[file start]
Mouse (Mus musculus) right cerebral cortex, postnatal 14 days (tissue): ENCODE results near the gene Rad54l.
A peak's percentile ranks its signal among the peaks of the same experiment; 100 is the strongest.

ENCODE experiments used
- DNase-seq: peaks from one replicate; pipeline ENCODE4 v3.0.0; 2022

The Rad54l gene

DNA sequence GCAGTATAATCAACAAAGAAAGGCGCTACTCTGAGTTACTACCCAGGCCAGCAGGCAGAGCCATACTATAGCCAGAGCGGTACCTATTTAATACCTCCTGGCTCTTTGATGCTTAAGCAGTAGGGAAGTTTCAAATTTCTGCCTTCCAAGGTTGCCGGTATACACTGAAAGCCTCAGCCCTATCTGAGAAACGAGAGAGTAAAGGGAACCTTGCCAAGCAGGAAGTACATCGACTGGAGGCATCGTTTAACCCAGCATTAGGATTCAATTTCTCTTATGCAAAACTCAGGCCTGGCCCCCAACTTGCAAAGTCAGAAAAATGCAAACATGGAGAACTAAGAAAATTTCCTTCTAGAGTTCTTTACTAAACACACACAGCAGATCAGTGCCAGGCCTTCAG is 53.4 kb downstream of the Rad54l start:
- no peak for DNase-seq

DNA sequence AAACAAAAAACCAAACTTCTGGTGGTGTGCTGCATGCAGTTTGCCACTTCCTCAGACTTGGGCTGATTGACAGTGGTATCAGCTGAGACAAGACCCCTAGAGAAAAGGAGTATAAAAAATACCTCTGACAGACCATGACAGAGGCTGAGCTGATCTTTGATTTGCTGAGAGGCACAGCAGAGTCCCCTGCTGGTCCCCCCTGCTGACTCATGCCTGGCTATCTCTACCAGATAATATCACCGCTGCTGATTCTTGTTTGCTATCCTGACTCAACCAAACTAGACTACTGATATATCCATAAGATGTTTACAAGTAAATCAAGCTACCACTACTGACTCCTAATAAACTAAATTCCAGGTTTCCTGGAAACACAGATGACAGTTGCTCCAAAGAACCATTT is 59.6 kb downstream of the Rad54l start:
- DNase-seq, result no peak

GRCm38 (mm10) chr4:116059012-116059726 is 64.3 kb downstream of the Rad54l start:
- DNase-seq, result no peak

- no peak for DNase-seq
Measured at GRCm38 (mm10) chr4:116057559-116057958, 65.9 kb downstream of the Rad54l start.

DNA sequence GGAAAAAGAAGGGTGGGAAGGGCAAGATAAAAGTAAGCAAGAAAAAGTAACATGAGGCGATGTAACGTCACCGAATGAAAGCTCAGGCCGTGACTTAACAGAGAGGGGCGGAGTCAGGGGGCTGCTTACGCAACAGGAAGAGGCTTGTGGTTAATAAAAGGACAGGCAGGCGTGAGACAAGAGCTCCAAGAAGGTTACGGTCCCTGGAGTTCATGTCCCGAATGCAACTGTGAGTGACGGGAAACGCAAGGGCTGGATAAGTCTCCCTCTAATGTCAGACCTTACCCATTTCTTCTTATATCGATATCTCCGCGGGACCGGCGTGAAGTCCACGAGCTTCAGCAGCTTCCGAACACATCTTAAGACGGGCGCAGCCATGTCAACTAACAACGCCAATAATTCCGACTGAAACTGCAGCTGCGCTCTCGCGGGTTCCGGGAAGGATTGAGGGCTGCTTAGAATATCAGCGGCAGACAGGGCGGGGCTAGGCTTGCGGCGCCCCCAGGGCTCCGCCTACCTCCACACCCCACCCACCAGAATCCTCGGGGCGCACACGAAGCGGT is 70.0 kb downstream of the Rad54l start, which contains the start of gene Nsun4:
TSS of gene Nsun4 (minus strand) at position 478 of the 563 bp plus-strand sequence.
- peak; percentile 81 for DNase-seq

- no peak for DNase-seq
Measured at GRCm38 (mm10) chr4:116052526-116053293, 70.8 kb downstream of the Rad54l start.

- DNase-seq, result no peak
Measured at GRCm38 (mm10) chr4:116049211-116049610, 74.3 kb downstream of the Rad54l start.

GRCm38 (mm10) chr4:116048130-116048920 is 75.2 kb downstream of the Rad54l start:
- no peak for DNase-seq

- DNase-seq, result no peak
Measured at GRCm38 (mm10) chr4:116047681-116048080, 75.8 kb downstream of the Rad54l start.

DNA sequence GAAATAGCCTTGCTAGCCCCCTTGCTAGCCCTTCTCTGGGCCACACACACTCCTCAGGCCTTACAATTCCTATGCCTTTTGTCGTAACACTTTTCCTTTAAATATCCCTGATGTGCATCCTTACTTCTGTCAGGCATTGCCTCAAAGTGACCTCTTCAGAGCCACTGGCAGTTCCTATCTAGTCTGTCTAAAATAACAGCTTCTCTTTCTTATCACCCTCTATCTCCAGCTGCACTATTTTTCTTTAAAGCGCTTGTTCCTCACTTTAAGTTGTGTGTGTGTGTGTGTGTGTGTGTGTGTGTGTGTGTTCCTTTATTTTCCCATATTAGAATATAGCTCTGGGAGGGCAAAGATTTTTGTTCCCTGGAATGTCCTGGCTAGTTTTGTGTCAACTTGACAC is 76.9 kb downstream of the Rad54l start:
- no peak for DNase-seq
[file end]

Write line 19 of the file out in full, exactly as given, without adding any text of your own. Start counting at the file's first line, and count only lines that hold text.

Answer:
- DNase-seq, result no peak